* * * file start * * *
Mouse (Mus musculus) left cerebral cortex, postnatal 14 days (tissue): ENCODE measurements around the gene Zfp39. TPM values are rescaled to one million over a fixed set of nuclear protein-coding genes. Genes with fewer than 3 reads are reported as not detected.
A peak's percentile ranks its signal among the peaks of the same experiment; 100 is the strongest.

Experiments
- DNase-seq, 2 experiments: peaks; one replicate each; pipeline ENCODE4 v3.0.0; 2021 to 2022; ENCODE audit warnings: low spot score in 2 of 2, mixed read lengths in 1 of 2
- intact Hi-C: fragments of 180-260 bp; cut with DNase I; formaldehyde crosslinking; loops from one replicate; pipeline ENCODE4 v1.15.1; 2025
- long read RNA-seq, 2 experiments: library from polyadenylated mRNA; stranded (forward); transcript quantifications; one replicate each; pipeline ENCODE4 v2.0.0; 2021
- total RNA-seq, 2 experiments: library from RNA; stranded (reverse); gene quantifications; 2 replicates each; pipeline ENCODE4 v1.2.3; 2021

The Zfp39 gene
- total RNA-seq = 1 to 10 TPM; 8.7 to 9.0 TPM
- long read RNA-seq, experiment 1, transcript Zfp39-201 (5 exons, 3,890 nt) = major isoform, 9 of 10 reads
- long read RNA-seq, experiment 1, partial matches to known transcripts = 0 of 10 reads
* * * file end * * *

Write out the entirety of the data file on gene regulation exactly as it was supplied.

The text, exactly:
Mouse (Mus musculus) left cerebral cortex, postnatal 14 days (tissue): ENCODE measurements around the gene Zfp39. TPM values are rescaled to one million over a fixed set of nuclear protein-coding genes. Genes with fewer than 3 reads are reported as not detected.
A peak's percentile ranks its signal among the peaks of the same experiment; 100 is the strongest.

Experiments
- DNase-seq, 2 experiments: peaks; one replicate each; pipeline ENCODE4 v3.0.0; 2021 to 2022; ENCODE audit warnings: low spot score in 2 of 2, mixed read lengths in 1 of 2
- intact Hi-C: fragments of 180-260 bp; cut with DNase I; formaldehyde crosslinking; loops from one replicate; pipeline ENCODE4 v1.15.1; 2025
- long read RNA-seq, 2 experiments: library from polyadenylated mRNA; stranded (forward); transcript quantifications; one replicate each; pipeline ENCODE4 v2.0.0; 2021
- total RNA-seq, 2 experiments: library from RNA; stranded (reverse); gene quantifications; 2 replicates each; pipeline ENCODE4 v1.2.3; 2021

The Zfp39 gene
- total RNA-seq = 1 to 10 TPM; 8.7 to 9.0 TPM
- long read RNA-seq, experiment 1, transcript Zfp39-201 (5 exons, 3,890 nt) = major isoform, 9 of 10 reads
- long read RNA-seq, experiment 1, partial matches to known transcripts = 0 of 10 reads